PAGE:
San Diego, CA: The adoption of adult-use cannabis legalization laws is associated with modest improvements in labor market outcomes, according to an analysis published by the National Bureau of Economic Research.
A team of economists affiliated with San Diego State University in California and with Bentley University in Massachusetts assessed the adoption of state-level adult-use legalization laws on wages and labor market outcomes.
Investigators found “little evidence that RMLs [recreational marijuana laws] adversely affect labor market outcomes among most working-age individuals.” By contrast, they reported: “For some demographic sub-groups, we find evidence of modest increases in employment or wages, particularly for individuals over age 30 (in the shorter-run), younger racial/ethnic minorities, and those working in the agriculture sector. These results are consistent with the opening of a new licit industry for marijuana and (especially for older individuals) a substitution away from harder substances such as opioids.”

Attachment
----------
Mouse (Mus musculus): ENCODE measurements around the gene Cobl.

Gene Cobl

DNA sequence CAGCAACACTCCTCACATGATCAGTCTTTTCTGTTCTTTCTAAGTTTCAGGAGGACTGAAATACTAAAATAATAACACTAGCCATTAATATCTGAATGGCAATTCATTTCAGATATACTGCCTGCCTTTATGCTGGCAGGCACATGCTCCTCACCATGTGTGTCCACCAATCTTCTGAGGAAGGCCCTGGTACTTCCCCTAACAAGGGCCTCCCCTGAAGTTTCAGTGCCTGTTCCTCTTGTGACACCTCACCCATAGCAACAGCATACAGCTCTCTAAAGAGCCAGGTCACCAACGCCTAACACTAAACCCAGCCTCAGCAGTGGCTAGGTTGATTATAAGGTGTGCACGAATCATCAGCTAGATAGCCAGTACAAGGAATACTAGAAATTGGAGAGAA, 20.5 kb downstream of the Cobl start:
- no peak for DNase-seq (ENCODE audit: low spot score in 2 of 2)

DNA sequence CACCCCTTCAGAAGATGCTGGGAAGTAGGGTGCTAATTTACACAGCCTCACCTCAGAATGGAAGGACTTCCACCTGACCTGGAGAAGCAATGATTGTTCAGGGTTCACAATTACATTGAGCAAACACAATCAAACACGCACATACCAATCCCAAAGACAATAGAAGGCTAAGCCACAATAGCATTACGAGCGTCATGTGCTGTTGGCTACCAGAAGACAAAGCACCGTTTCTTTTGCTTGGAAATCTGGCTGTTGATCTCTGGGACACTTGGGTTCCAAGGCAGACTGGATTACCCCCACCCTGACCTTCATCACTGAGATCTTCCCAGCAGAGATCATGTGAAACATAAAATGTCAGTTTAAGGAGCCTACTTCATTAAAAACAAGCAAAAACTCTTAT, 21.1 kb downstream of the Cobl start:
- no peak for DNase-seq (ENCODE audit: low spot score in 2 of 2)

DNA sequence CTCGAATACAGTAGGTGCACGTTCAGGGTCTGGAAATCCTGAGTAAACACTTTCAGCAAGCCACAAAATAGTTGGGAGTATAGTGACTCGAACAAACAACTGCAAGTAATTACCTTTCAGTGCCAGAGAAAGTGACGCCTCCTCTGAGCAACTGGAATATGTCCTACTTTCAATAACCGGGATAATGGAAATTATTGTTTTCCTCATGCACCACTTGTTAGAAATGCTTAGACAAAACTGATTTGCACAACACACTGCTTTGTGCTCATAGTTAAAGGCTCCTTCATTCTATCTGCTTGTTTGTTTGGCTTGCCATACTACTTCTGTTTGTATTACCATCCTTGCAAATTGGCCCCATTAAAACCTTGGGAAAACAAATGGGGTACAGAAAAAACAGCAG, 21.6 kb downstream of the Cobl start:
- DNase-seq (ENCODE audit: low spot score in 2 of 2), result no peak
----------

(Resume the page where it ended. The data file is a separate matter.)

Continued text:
Prior studies have reported an association between cannabis access laws and increased levels of employment among older adults.
According to data compiled in February by Leafly and Whitney Economics, the state-licensed cannabis industry added over 100,000 new jobs in 2021 and now employs over 428,000 full-time workers.
Full text of the study, “The effects of recreational marijuana legalization on employment and earnings,” is available from the National Bureau of Economic Research. Additional information is available from the NORML Fact Sheet, ‘Marijuana Legalization and Impact on the Workforce.’